Warren Gerds/Critic at Large: Review: Green Bay orchestra finds renewal in famed works

Critic At Large

Civic Symphony of Green Bay

Concert image.

DE PERE, Wis. (WFRV) – The essence of live performance was spoken of and displayed as the Civic Symphony of Green Bay presented the first concert of its 2021 season Saturday night.

Because of COVID-19 protocols of St. Norbert College, masks were required of the audience in Walter Theatre of Abbot Pennings Hall of Fine Arts.

Because of new possibilities due to the COVID-19 pandemic, the concert was livestreamed to homes (or wherever).

Seong-Kyung Graham started her 17th year as conductor and artistic director by leading the orchestra in a performance of “The Star-Spangled Banner,” a traditional season-opener for many orchestras.

From there, popular and lustrous works flowed. It was a sweet concert with interesting moments.

+ Guest artist/violinist Samantha George in musical byplay with the orchestra’s cellist Ryan Louie in the “Winter” section of the beloved “The Four Seasons” by Antonio Vivaldi.

Samantha George is a keen performer from the professional and teaching ranks (Lawrence University in Appleton), and Ryan Louie is, too, as a member of this area’s Griffon String Quartet. Their musical back-and-forth was like an Olympics figure-skating show – glistening tight curves on ice. Two of Ryan Louie’s Griffon String Quartet colleagues also play in the orchestra, joining a blend of skilled musicians from the community.

+ Notes about the survival of the organization.

It’s been a HARD time for the performing arts, and co-president Dan Marbes from the stage commended how this orchestra “discovered passion and resiliency within the organization.”

+ A long train running.

Saturday’s concert was the first in 595 days for the orchestra, Dan Marbes said.

Imagine a railroad crossing and sitting in a car and watching a train passing that’s 595 cars long. It’s the same kind of feeling, only worse, for performing arts folks.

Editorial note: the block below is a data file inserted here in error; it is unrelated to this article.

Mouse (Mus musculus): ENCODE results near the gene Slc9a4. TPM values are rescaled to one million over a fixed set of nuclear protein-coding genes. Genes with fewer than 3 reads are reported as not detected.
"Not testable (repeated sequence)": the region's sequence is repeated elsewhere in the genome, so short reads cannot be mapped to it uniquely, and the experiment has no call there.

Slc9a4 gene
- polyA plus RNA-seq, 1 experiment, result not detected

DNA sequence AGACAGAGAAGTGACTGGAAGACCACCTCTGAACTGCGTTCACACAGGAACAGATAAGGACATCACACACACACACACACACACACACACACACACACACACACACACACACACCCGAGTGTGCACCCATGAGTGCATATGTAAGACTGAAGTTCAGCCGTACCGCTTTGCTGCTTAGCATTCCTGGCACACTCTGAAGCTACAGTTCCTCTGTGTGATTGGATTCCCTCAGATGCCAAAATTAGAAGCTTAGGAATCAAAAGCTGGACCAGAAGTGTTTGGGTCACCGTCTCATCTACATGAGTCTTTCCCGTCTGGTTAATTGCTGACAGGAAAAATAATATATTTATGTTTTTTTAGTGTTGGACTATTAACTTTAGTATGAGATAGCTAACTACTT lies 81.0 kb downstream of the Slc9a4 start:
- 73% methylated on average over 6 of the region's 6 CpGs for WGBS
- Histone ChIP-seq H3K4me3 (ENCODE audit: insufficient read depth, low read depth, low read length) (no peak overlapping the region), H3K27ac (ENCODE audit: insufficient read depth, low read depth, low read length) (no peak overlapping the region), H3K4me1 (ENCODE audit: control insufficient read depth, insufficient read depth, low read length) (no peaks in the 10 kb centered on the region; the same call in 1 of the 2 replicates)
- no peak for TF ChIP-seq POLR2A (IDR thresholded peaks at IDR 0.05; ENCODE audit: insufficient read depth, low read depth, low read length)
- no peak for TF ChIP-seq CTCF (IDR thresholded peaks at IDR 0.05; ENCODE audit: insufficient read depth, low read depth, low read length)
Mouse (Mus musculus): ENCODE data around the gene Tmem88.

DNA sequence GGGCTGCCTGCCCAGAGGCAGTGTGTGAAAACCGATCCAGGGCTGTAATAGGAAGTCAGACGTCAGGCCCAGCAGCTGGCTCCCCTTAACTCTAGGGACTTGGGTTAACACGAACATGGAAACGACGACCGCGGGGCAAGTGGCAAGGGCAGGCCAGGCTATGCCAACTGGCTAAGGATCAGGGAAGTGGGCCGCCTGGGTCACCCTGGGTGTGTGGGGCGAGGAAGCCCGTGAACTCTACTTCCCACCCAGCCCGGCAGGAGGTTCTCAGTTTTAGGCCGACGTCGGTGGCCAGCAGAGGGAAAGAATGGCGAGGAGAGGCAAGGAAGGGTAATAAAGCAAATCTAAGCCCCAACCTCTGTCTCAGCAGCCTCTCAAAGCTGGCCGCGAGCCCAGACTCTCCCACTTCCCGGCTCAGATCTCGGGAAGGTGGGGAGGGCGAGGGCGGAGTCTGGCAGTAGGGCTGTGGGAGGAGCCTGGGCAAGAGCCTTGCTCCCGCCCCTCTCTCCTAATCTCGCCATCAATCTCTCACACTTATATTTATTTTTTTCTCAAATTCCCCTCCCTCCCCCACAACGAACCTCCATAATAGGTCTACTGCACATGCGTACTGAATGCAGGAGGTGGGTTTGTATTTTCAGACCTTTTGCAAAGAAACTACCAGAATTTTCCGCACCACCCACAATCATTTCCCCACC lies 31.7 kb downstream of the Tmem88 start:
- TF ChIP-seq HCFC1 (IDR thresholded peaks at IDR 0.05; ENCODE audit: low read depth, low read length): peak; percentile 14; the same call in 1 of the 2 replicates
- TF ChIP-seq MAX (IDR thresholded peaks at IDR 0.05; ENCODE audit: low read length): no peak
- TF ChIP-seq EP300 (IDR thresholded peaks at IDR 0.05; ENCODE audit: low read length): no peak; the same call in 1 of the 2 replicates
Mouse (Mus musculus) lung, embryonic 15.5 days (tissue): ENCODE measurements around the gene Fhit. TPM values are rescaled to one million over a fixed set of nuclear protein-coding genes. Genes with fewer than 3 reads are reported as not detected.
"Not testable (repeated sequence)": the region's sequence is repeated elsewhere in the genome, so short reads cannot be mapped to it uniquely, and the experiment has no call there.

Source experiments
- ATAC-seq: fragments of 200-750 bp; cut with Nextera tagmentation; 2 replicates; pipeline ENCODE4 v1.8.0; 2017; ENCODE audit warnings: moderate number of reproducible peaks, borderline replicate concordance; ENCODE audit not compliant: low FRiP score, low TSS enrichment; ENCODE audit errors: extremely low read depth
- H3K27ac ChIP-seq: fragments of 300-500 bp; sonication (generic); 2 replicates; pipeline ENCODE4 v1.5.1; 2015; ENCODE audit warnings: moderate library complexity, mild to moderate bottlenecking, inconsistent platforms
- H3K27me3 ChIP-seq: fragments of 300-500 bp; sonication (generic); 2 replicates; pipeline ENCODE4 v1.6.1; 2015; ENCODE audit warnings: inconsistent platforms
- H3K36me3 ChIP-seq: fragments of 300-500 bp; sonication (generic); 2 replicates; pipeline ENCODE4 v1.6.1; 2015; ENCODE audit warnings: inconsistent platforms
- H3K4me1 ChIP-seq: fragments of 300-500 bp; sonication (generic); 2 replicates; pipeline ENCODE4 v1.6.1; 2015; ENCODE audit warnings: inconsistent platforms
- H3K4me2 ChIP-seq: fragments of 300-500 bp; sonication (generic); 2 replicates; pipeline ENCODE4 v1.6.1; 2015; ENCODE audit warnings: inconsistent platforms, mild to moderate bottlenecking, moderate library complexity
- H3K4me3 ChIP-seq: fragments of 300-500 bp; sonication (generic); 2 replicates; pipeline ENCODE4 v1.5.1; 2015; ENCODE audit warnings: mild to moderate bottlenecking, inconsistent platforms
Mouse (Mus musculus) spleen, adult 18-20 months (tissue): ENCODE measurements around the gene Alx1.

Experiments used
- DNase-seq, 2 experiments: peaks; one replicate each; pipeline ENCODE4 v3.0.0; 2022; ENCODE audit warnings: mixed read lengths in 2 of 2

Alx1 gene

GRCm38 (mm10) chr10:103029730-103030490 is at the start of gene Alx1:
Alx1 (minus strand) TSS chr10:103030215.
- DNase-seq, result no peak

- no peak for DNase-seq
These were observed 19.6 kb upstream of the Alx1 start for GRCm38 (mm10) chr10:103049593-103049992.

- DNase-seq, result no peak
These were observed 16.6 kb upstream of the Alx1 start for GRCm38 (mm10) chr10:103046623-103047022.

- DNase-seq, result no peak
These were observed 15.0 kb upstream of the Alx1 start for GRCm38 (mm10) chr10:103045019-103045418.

+ A new place.

Walter Theatre is a new performance space for the organization. The orchestra will return there two more times this season.

It may be cozy on stage for a full orchestra, but the hall is built for fine arts performances.

+ The need for live.

Host Paul Oleksy emphasized the aura that live performance creates for listening – which is more than listening.

He compared it to a walk in the woods. It’s an experience that’s impossible to recreate. You can only see, hear and feel stuff if you are walking in the woods… or at a concert, he said.

It’s the opening seconds of Aaron Copland’s super-popular “Fanfare for the Common Man” with the percussive explosion jolting your brain to excitement, followed by the momentous dramatics of the trumpets. Paul Oleksy said that ran chills up his spine. Indeed.

It’s Samantha George, in the middle of the adored “The Four Seasons,” lofting her eyes upward and playing magnificently as if the notes were vapors in the air.

It’s Samantha George, as conductor for the work, as she sidles over to concertmaster Audrey Nowak to finesse just the right coordinated notes the two must play for just the right result.

That is not the stuff of recordings. It’s the fun and fascination of live – why orchestra concerts exist.